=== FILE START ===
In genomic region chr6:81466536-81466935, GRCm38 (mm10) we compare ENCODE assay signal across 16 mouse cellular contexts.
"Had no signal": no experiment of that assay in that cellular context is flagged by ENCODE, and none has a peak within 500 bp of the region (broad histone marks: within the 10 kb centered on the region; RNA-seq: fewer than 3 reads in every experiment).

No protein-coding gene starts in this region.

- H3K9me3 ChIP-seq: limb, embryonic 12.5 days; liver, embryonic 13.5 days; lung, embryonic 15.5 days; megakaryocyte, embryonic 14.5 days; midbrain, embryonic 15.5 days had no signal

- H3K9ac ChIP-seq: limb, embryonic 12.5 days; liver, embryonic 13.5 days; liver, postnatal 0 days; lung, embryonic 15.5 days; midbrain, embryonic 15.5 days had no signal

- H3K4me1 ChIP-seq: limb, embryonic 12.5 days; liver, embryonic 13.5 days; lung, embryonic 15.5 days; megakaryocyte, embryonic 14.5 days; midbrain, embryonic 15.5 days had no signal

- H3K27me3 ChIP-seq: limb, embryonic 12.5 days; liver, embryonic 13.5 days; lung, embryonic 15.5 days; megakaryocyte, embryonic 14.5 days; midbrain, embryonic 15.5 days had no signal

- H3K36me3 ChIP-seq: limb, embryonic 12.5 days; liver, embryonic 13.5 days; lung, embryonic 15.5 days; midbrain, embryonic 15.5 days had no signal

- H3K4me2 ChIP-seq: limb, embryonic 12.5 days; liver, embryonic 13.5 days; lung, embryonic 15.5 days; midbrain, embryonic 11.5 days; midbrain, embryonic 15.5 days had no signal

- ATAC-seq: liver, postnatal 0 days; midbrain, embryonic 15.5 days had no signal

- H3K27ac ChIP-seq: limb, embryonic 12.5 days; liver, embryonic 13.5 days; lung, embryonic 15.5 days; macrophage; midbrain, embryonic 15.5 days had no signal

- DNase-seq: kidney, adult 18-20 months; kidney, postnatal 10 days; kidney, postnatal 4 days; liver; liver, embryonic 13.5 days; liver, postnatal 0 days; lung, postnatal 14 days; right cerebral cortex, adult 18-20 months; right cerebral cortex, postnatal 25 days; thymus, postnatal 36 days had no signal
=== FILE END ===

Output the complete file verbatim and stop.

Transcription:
In genomic region chr6:81466536-81466935, GRCm38 (mm10) we compare ENCODE assay signal across 16 mouse cellular contexts.
"Had no signal": no experiment of that assay in that cellular context is flagged by ENCODE, and none has a peak within 500 bp of the region (broad histone marks: within the 10 kb centered on the region; RNA-seq: fewer than 3 reads in every experiment).

No protein-coding gene starts in this region.

- H3K9me3 ChIP-seq: limb, embryonic 12.5 days; liver, embryonic 13.5 days; lung, embryonic 15.5 days; megakaryocyte, embryonic 14.5 days; midbrain, embryonic 15.5 days had no signal

- H3K9ac ChIP-seq: limb, embryonic 12.5 days; liver, embryonic 13.5 days; liver, postnatal 0 days; lung, embryonic 15.5 days; midbrain, embryonic 15.5 days had no signal

- H3K4me1 ChIP-seq: limb, embryonic 12.5 days; liver, embryonic 13.5 days; lung, embryonic 15.5 days; megakaryocyte, embryonic 14.5 days; midbrain, embryonic 15.5 days had no signal

- H3K27me3 ChIP-seq: limb, embryonic 12.5 days; liver, embryonic 13.5 days; lung, embryonic 15.5 days; megakaryocyte, embryonic 14.5 days; midbrain, embryonic 15.5 days had no signal

- H3K36me3 ChIP-seq: limb, embryonic 12.5 days; liver, embryonic 13.5 days; lung, embryonic 15.5 days; midbrain, embryonic 15.5 days had no signal

- H3K4me2 ChIP-seq: limb, embryonic 12.5 days; liver, embryonic 13.5 days; lung, embryonic 15.5 days; midbrain, embryonic 11.5 days; midbrain, embryonic 15.5 days had no signal

- ATAC-seq: liver, postnatal 0 days; midbrain, embryonic 15.5 days had no signal

- H3K27ac ChIP-seq: limb, embryonic 12.5 days; liver, embryonic 13.5 days; lung, embryonic 15.5 days; macrophage; midbrain, embryonic 15.5 days had no signal

- DNase-seq: kidney, adult 18-20 months; kidney, postnatal 10 days; kidney, postnatal 4 days; liver; liver, embryonic 13.5 days; liver, postnatal 0 days; lung, postnatal 14 days; right cerebral cortex, adult 18-20 months; right cerebral cortex, postnatal 25 days; thymus, postnatal 36 days had no signal